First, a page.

More ‘Apps’ are available for Team Channels. Both Team Channels and Chat conversations support tabs for additional content, but a channel will have a wider variety of applications, such as planner and many other connectors, bots and teams meeting recorded as video in Stream.
2: Permissions and Settings
By Default, anyone in your company can create a new ‘Team’ or ‘Channel’. We don’t recommend this. It’s best to give careful thought and consideration to your Teams structure and strategy to avoid core company information ending up scattered across your Teams. These default permissions can and should be considered and customised to ensure your carefully thought out strategy is effectively deployed and adhered to.
3: Notifications and Announcements
Users are not, by default, sent alerts and notification ‘pings’ for new messages and announcements in their Team Channels. They can, however, always go back to view previous ones. Need to share news or a post with your Team? Create a message or Announcement in that Team channel conversation… like CCing people into an email. They’ll hear about it and they can follow the conversation.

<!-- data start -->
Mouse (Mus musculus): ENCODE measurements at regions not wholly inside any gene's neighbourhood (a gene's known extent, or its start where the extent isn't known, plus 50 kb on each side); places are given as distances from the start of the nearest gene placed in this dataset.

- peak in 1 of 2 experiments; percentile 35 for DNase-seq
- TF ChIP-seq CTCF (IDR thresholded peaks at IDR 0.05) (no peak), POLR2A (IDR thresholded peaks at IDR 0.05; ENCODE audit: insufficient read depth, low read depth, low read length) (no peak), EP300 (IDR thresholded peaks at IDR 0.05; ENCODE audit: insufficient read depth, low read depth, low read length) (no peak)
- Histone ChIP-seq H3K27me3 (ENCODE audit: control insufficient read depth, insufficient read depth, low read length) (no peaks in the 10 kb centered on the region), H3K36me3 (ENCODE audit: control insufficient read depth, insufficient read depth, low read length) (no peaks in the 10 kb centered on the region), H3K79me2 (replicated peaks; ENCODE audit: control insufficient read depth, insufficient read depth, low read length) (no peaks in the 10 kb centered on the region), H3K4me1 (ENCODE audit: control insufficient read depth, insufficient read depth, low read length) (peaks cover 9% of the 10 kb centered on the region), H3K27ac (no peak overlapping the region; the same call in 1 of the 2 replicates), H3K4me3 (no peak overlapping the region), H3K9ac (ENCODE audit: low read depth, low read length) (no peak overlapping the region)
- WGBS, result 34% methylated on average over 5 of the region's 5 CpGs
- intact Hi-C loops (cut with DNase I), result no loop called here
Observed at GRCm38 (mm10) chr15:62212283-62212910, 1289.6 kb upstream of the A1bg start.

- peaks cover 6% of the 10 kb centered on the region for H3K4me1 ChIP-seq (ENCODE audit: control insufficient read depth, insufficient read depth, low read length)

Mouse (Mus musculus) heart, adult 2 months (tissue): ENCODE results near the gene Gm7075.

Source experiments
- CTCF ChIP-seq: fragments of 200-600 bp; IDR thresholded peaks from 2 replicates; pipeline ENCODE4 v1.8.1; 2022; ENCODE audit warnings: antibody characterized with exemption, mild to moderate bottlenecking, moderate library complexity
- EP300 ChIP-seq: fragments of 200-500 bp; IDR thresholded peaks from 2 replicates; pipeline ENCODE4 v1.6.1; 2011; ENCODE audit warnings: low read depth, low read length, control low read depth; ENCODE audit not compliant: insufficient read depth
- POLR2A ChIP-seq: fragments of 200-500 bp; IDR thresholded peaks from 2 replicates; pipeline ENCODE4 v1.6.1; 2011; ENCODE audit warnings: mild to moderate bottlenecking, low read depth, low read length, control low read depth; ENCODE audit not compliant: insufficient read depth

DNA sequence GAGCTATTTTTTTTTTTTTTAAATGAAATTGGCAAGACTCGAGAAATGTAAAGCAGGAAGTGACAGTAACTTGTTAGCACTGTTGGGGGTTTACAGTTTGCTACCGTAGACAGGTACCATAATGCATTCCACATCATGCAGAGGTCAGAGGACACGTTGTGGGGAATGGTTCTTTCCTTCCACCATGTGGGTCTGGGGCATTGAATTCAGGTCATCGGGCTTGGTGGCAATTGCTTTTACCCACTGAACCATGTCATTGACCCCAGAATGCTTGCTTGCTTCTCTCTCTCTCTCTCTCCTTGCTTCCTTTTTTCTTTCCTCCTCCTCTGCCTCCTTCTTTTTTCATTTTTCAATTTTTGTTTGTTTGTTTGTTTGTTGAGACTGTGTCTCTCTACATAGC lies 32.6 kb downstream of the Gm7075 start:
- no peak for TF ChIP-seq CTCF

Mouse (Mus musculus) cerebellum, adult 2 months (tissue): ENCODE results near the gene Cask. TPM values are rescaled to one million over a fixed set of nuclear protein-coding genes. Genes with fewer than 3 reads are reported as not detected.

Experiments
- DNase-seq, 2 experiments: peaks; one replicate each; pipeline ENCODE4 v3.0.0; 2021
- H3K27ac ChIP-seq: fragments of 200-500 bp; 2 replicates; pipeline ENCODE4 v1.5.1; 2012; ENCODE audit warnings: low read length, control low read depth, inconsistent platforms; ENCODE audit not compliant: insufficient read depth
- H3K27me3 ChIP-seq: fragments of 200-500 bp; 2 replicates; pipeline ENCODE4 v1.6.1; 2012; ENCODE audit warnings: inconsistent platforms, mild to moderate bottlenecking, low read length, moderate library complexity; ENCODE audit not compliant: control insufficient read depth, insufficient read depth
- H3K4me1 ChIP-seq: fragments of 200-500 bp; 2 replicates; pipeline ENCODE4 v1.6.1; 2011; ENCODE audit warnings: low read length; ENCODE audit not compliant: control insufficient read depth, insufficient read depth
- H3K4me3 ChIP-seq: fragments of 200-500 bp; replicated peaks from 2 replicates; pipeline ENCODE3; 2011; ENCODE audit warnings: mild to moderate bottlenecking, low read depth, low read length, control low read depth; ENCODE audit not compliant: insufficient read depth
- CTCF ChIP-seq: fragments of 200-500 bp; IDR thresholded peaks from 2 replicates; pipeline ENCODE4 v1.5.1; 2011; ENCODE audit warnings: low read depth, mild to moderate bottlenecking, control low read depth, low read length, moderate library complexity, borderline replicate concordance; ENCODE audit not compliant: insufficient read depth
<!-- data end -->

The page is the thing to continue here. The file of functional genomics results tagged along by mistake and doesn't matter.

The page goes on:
If you need action to follow your announcement, then better to send a message to a specific 1:1 or group chat.
4: Beware Guest Access
Using Teams to collaborate with external users and guests can be a great way to collaborate with 3rd parties. Beware though, that enabling this can open up some potential security holes. Remember, once you grant a user access to a Team, or even Channel, they can see EVERYTHING that has previously been shared within that team.
Without careful planning, you can also end up with any employee being able to share anything with anyone… useful but potentially dangerous.
5: Plan carefully!
Start simple – install Teams and start chatting and having meetings. But Think carefully about setup of actual Teams and Channel spaces. Potentially turn off the capability for employees to create Teams initially, while you create your plan and configure your customised permissions and settings.
Confused? Don’t worry!
we can help with everything from planning and custom configuration, installation and support, through to end user training and customised quick start guides to match your business policies.
Originally published in October 2014. Updated February 2021.Between early 2010 and mid 2014, I completed a management buyout and the simultaneous acquisition of one of our largest competitors to create one of the UK's leading independent mobile telecoms providers. As...